Gulf airlines eye hedging as fuel costs rise
Dubai, November 17, 2011
Gulf airlines placing multi-billion dollar jet orders are increasingly looking to hedge their fuel purchases to help offset ballooning fuel costs which threaten to crimp expansion.
Gulf airlines unveiled impressive growth plans this week at the Dubai Air Show, betting that the region will continue to expand as a hub for air traffic.
Enjoying a petrodollar spending spree while the euro zone is struggling with a debt crisis, Gulf carriers are intensifying competition for their European rivals.
But when it comes to rising fuel costs, an Achilles heel for airlines worldwide and typically accounting for about 40 percent of a carrier's operating costs, they are not immune either.
'Fuel is our largest expense, equivalent to approximately 35 percent of our cost base,' Etihad Airways told Reuters in an emailed response to questions.
The Abu Dhabi-based carrier's chief financial officer said on Wednesday that the airline has already hedged 81 percent of its fuel needs in 2011, saving around $300 million in costs.
For next year, it was hedging 70 percent of its fuel requirements, at prices below the market, James Rigney said.
'We have been hedging our exposure to jet fuel prices since 2007 with the objective of reducing the volatile impact that fuel costs can have on our financial performance and to achieve a degree of certainty and stability in our biggest cost item,' the company said.
The airline said it is hedging fuel prices with 19 financial institutions throughout the world in the over-the-counter (OTC) market.
Oil prices peaked in April this year above $127 a barrel as the civil war in Libya cut the country's oil exports. Despite having eased since then on the back of global economic growth worries, Brent crude is trading just above $110 a barrel on Thursday, which is more than 30 percent higher compared to this time last year.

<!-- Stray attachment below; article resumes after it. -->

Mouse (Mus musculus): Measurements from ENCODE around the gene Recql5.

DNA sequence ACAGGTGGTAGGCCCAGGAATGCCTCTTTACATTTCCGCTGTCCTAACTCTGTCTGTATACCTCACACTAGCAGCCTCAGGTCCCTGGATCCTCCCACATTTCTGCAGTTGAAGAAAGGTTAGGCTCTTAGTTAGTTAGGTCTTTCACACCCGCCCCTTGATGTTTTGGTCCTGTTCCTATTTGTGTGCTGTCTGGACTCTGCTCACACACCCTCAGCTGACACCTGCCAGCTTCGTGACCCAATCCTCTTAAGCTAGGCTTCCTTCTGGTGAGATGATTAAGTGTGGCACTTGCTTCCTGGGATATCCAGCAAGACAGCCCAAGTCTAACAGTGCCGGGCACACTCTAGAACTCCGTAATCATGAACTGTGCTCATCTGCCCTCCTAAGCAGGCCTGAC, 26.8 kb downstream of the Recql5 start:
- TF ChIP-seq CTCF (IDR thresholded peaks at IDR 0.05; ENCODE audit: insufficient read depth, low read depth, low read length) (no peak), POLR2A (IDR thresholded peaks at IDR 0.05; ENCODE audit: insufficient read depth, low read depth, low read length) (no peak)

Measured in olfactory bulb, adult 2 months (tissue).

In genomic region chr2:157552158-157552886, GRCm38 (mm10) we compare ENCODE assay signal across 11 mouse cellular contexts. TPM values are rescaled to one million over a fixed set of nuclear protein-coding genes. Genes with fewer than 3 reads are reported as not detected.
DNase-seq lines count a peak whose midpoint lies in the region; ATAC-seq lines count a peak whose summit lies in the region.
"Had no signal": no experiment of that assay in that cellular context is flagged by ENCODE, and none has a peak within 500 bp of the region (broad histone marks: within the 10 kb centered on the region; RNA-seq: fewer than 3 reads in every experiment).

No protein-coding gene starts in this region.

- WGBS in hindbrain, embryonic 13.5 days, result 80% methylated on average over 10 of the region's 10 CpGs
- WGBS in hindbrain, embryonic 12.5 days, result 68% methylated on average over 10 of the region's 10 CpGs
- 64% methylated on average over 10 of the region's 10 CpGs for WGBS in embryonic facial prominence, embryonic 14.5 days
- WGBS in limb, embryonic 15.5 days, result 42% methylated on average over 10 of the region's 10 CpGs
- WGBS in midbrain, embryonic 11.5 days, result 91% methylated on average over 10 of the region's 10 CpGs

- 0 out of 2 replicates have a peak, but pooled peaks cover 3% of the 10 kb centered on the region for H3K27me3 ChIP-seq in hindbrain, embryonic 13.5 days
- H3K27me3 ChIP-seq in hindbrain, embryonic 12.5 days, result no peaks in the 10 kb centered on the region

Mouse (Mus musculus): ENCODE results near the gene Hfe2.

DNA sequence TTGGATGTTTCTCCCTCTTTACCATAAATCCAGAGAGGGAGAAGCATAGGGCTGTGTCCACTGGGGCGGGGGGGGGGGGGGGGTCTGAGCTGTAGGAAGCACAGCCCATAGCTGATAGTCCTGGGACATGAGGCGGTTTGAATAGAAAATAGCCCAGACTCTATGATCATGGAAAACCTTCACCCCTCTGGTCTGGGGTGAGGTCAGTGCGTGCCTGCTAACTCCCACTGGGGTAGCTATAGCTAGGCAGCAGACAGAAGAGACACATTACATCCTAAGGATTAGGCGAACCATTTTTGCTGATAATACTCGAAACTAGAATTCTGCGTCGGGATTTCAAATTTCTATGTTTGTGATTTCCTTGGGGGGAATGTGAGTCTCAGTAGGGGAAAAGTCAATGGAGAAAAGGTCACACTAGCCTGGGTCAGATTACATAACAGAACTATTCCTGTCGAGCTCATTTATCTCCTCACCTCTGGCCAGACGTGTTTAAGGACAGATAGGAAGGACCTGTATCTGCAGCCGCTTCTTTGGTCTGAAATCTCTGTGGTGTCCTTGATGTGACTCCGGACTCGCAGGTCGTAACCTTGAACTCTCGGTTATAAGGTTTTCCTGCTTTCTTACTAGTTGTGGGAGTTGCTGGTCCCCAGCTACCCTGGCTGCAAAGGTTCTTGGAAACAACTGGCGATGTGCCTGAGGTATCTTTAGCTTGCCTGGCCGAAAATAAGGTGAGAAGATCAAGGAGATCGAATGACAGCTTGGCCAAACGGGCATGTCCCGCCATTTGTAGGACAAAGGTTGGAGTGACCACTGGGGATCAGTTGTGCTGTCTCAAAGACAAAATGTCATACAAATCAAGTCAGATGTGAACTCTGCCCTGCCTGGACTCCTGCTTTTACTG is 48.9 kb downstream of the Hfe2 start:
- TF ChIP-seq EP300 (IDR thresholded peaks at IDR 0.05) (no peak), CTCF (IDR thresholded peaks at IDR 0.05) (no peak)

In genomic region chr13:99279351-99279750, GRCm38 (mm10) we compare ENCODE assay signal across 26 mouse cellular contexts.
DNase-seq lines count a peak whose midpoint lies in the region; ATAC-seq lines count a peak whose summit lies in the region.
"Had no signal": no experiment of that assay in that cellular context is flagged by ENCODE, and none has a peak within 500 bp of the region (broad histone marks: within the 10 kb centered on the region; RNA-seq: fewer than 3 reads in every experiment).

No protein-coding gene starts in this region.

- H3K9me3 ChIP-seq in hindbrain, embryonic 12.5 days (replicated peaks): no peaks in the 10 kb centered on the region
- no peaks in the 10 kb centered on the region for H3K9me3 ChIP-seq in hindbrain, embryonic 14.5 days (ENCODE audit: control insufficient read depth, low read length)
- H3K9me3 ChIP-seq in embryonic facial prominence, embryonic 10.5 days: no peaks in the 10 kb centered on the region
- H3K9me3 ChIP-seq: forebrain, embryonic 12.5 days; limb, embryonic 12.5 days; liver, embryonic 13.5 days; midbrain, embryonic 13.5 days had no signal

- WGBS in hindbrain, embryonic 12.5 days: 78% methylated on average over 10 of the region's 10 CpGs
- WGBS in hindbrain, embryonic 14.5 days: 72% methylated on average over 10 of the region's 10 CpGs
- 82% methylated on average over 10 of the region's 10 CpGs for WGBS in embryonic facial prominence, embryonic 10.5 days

It has also gained around 18 pecent since the start of the year.
A price index for jet fuel published weekly by International Air Transport Association (Iata) shows the price as of November 4 reflects a rise of 9.3 percent compared with a month ago and a rise of 31.1 percent compared with a year ago.
The new jet fuel price average for 2011 stands at $127.6 a barrel, according to Iata, which says this price has added a further $60 billion on the fuel bill of airlines this year.
In India, where taxes add to carriers' heavy fuel bills, struggling No. 2 airline Kingfisher has appealed to the government to be allowed to import the fuel directly from the international markets.
Emirates airline chairman Sheikh Ahmed bin Saeed Al-Maktoum said the Dubai-owned carrier had to pay an additional $1 billion in fuel costs compared to a year ago.
Emirates, the largest customer of Airbus A380 superjumbos, and Qatar Airways were not immediately available for comment. Smaller and younger airlines also struggle to cope with rising costs.
'Fuel has never been so high for so long,' Ghaith Al-Ghaith, the chief executive of budget carrier flydubai told Reuters. 'We have not done hedging in flydubai because....we are not even three years old yet, so we are still growing. We are currently reviewing different instruments. So next year, we should do some hedging, depending of course on the fuel price.' - Reuters